It’s important to keep your trail horse and yourself fit even when you can’t make it out on the trails due to bad weather or time constraints.
For the following exercises, your horse should already be able to relax and work on a loose rein or with light contact. These exercises can be done in 30 minutes or less (five- to 10-minute segments) and in any flat riding area.
1. Two-point or Standing: Start your first five to 10 minutes walking on a loose rein to allow your horse to warm up and stretch his back muscles. During this time, you can do some basic leg-strengthening exercises. Practice the two-point or standing position by relaxing your heels down, bending from the hips so that your shoulders are over your knees, and then pushing up so that you are up and out of the saddle. You may need to use your horse’s mane or the saddle horn for balance. If you can’t stay in this position for the full five minutes, break it down to one- to two-minute increments and work up to five minutes over time. When doing this exercise correctly, you strengthen your lower legs and core. You can also try stretching up and sinking down in the saddle with the rhythm of the walk: Stretch up so you’re almost standing, then gently sink back down until you’re almost sitting, and repeat.
2. Posting Trot: Pick up a posting trot on a loose rein or with light contact. The goal is to maintain this for the entire five- to 10-minute length of time. When your horse is on a loose rein in the posting trot, it allows him to stretch low and use his back muscles. These muscles help him when going up and down hills. Working in the trot is also a good cardio-builder for your horse.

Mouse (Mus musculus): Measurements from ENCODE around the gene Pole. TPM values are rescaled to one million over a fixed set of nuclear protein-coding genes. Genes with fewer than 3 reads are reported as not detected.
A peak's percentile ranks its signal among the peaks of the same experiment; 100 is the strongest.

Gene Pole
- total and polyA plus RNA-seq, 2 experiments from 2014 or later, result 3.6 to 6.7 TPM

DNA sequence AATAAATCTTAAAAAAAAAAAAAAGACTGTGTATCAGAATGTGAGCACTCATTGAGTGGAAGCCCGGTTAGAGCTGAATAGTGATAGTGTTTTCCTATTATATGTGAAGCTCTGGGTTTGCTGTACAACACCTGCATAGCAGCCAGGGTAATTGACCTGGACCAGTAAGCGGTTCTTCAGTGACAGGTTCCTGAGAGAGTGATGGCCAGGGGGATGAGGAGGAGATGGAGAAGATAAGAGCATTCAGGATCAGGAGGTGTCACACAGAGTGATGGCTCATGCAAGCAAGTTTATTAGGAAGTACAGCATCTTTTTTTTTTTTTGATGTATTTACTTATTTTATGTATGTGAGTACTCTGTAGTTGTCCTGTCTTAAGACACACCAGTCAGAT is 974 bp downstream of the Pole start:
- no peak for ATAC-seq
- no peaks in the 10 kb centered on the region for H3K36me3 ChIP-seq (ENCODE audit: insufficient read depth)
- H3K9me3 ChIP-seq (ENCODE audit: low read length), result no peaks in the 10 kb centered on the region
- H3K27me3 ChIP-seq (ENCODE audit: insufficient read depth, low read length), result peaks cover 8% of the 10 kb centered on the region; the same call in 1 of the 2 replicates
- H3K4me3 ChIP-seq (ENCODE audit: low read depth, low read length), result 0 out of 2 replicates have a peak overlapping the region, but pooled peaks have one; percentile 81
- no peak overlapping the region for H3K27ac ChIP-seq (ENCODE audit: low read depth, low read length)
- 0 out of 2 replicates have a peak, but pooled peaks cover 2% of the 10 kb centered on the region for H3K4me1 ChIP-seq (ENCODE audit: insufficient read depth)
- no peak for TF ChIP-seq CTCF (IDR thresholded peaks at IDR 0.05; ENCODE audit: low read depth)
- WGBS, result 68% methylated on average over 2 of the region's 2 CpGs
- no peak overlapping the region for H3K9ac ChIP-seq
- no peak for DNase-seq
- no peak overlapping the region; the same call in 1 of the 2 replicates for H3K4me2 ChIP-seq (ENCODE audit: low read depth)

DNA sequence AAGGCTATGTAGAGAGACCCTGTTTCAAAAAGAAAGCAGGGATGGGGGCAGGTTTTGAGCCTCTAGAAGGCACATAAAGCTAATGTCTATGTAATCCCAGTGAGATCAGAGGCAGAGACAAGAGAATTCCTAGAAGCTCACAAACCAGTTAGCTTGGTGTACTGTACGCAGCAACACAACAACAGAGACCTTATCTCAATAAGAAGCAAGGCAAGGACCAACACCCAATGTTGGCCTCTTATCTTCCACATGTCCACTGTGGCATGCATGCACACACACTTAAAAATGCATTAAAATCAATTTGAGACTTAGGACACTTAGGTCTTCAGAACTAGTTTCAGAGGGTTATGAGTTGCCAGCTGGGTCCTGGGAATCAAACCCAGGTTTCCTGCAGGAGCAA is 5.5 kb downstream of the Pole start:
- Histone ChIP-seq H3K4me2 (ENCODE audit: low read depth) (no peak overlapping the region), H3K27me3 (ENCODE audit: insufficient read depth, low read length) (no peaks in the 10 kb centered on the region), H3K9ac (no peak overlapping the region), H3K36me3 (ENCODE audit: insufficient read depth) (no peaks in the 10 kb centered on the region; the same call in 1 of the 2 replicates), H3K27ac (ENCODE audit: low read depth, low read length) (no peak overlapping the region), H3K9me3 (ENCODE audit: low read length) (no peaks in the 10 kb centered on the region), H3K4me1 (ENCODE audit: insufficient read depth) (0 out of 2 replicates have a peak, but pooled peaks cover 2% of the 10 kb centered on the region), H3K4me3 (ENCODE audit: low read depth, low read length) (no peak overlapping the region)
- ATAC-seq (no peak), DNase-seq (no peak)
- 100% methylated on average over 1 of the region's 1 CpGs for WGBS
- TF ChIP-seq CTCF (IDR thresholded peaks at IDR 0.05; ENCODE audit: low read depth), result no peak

Posting is helpful for you, as well, because it strengthens your lower legs and requires cardio strength. If necessary, rest and build up to five to 10 minutes.
3. Ground Poles: You will need at least three to five poles, each about 10 feet in length. Set them up randomly in your riding area and walk over them. When your horse goes over them willingly, pick up your trot and ride over the poles in two-point or a posting trot. Pretend you are on a trail ride going over logs or brush. Practice in both directions. Laying out the poles randomly requires you to use your legs to turn your horse and stay balanced while going over the poles.
TEREESA WENTLAND is a Certified Horsemanship Association (CHA) clinician and master instructor in Washington state. The purpose of the CHA is to promote excellence in safety and education for the benefit of the horse industry. It certifies instructors, vaulting coaches, barn managers, college coaches, drivers and trail guides; accredits equestrian facilities; publishes educational manuals and DVDs; and hosts educational conferences. For more information, visit www.cha-ahse.org or call 859-259-3399. To find a certified riding instructor or accredited equine facility near you, visit www.chainstructors.com
This article originally appeared in the December 2013 issue of Horse Illustrated. Click here to subscribe.